Just a few weeks into her role as premier, Liz Truss has already come under fire for a widely panned mini-budget.
The prime minister’s popularity swiftly declined as a result of tax-cutting pronouncements, including the 45p income tax rate cut that was abandoned after the UK was thrown into financial trouble. Her own MPs as well as critics from other political parties voiced their displeasure.
The prime minister’s popularity quickly dwindled as a result of tax-cutting pronouncements, such as the 45p income tax rate cut that was abandoned after the UK was thrown into financial difficulty. Her own MPs, as well as critics from other political parties, expressed their dissatisfaction.
Now, The Economist magazine, a respected publication with 1.3 million readers, has become the latest to launch an extraordinary attack on Truss, implying the prime minister is already fighting for her political life.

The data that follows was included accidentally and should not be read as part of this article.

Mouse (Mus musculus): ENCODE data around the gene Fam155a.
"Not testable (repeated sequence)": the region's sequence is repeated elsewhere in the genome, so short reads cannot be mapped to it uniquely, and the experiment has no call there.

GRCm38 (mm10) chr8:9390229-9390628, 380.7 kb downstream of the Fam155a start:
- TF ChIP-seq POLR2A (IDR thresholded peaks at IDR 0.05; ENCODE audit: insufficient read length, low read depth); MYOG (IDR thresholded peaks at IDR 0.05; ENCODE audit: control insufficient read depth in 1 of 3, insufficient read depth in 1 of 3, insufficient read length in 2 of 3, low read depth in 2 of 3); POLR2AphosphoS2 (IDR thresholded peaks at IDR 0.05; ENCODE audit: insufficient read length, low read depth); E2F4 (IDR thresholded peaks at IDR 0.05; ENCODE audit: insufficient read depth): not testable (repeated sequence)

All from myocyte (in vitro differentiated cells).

The magazine compared Truss to lettuce in a stinging critique, predicting that her time in office will be brief.
They wrote: “Liz Truss is already a historical figure. However long she now lasts in office, she is set to be remembered as the prime minister whose grip on power was the shortest in British political history.
“Ms Truss entered Downing Street on 6 September. She blew up her own government with a package of unfunded tax cuts and energy-price guarantees on 23 September.
“Take away the 10 days of mourning after the death of the Queen, and she had seven days in control. That is the shelf-life of a lettuce.”